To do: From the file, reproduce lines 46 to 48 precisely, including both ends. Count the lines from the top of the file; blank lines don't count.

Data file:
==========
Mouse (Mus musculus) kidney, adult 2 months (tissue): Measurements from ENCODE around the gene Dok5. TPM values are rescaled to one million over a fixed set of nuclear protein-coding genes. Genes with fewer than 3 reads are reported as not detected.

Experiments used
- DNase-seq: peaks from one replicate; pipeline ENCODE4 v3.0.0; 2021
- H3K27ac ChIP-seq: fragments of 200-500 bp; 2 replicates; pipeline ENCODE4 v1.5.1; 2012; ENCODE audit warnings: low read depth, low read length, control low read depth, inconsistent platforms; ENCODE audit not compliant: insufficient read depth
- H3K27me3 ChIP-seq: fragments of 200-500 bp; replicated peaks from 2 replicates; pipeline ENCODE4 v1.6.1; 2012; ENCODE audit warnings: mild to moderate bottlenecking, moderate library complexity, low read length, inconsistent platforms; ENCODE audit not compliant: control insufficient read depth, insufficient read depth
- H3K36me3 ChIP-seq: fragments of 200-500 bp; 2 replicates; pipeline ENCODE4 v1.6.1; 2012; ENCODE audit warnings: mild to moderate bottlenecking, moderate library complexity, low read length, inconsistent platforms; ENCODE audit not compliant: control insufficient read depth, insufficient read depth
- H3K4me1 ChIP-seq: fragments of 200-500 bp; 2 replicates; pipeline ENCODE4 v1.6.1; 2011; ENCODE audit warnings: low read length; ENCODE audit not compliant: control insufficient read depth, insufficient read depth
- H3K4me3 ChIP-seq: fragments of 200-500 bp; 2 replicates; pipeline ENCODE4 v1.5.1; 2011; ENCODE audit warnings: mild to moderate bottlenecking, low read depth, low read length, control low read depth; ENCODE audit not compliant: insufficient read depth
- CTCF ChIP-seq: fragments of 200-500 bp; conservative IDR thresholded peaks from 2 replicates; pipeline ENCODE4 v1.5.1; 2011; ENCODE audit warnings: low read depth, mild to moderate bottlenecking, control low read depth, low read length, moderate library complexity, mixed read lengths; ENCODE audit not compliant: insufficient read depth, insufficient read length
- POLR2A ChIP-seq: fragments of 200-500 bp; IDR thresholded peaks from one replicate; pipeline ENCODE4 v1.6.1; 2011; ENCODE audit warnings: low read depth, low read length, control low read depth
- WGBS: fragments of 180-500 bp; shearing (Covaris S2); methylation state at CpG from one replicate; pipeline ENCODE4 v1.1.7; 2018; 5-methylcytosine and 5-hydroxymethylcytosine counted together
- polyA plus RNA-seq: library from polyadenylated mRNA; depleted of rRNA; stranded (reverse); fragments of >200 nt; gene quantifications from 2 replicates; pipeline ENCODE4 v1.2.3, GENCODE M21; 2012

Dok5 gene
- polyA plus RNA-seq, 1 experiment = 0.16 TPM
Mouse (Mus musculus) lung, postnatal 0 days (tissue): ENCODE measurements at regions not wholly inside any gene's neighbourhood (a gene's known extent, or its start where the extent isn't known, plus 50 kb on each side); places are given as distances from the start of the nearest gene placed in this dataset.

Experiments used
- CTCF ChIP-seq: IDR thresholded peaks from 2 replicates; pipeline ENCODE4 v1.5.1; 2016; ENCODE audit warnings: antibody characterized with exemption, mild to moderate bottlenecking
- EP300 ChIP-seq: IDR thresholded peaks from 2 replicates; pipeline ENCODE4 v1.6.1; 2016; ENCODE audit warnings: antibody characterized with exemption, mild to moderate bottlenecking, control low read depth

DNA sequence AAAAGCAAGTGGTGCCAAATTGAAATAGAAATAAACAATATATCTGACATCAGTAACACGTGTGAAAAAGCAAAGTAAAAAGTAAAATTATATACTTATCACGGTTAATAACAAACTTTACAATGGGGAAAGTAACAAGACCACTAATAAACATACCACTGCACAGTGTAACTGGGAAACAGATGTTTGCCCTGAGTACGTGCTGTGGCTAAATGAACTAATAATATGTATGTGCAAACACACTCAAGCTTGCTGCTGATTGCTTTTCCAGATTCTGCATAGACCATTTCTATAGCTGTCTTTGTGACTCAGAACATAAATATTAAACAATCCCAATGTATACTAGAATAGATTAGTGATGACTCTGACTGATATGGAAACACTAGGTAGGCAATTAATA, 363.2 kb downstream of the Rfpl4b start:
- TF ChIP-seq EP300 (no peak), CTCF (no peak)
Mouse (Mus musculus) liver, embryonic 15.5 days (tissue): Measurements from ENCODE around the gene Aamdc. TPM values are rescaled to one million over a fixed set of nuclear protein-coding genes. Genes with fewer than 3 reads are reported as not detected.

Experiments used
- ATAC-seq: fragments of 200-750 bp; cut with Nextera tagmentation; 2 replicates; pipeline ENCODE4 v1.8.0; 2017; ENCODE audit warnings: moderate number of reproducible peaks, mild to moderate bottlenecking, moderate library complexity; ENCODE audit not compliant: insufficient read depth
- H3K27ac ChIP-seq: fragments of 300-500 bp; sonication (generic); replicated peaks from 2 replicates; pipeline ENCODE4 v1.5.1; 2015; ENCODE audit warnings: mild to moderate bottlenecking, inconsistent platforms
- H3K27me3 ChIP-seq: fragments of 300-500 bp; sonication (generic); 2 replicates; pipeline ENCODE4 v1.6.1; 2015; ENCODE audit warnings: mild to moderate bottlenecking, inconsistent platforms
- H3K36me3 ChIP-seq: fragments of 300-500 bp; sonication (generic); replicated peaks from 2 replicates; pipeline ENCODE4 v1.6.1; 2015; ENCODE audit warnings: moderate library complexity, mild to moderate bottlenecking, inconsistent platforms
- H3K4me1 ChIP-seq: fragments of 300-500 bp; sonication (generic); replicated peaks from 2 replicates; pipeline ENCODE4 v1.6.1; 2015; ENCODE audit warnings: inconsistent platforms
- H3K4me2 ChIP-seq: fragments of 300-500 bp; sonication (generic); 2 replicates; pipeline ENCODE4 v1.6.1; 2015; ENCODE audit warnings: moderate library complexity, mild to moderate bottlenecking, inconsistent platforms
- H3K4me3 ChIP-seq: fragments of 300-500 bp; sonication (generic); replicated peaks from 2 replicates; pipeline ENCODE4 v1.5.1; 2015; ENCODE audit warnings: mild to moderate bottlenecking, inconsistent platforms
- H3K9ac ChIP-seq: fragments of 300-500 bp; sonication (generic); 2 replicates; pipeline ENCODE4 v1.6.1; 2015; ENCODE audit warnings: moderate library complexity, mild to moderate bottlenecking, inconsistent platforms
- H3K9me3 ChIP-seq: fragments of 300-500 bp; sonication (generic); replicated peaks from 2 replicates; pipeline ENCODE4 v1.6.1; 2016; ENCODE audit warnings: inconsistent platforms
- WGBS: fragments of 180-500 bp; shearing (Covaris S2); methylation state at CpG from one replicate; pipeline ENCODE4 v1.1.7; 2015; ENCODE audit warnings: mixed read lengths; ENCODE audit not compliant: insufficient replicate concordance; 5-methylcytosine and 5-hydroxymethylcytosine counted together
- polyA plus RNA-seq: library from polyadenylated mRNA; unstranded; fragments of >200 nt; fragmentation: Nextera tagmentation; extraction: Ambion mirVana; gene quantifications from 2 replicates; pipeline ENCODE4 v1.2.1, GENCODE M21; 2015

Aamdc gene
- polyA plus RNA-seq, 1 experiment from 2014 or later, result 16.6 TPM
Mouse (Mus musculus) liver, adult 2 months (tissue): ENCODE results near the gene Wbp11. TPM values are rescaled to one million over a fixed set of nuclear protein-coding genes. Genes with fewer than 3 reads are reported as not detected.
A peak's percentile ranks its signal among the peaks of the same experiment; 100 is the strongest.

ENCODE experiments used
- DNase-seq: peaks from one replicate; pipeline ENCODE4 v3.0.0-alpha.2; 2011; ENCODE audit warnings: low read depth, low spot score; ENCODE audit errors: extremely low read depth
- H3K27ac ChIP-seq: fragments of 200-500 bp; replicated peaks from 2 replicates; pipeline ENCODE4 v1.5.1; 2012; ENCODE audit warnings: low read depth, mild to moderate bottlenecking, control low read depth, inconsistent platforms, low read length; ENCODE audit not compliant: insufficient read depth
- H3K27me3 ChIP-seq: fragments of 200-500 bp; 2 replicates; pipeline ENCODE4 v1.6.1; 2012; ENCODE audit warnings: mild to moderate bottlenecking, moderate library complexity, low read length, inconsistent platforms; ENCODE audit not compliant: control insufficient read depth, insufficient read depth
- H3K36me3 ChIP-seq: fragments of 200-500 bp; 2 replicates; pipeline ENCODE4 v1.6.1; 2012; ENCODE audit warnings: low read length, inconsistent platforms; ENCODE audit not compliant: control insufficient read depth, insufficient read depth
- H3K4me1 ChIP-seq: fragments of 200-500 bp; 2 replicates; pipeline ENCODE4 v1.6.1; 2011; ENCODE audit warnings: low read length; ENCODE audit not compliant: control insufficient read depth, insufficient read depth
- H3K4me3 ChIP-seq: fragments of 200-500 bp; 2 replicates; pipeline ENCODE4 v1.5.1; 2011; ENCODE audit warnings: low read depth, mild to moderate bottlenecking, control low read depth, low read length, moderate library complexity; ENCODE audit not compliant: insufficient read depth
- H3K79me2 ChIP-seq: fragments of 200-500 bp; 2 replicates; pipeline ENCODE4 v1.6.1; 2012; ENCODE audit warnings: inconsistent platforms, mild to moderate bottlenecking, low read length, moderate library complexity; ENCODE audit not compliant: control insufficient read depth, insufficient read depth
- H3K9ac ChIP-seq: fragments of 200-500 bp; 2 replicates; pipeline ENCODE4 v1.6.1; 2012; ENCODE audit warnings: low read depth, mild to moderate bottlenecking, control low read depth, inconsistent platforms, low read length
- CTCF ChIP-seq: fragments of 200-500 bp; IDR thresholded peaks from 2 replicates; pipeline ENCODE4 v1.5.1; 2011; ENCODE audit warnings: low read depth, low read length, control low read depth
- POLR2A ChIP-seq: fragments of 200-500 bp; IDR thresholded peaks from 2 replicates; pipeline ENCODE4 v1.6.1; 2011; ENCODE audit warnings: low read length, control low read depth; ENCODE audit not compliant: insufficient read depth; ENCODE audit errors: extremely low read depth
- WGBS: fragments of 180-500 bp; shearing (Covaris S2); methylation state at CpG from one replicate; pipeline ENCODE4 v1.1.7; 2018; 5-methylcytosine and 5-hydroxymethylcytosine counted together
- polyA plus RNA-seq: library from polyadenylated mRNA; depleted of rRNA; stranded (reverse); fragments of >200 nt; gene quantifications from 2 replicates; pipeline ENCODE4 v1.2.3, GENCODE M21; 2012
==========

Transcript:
- H3K9ac ChIP-seq: fragments of 200-500 bp; 2 replicates; pipeline ENCODE4 v1.6.1; 2012; ENCODE audit warnings: low read depth, mild to moderate bottlenecking, control low read depth, inconsistent platforms, low read length
- CTCF ChIP-seq: fragments of 200-500 bp; IDR thresholded peaks from 2 replicates; pipeline ENCODE4 v1.5.1; 2011; ENCODE audit warnings: low read depth, low read length, control low read depth
- POLR2A ChIP-seq: fragments of 200-500 bp; IDR thresholded peaks from 2 replicates; pipeline ENCODE4 v1.6.1; 2011; ENCODE audit warnings: low read length, control low read depth; ENCODE audit not compliant: insufficient read depth; ENCODE audit errors: extremely low read depth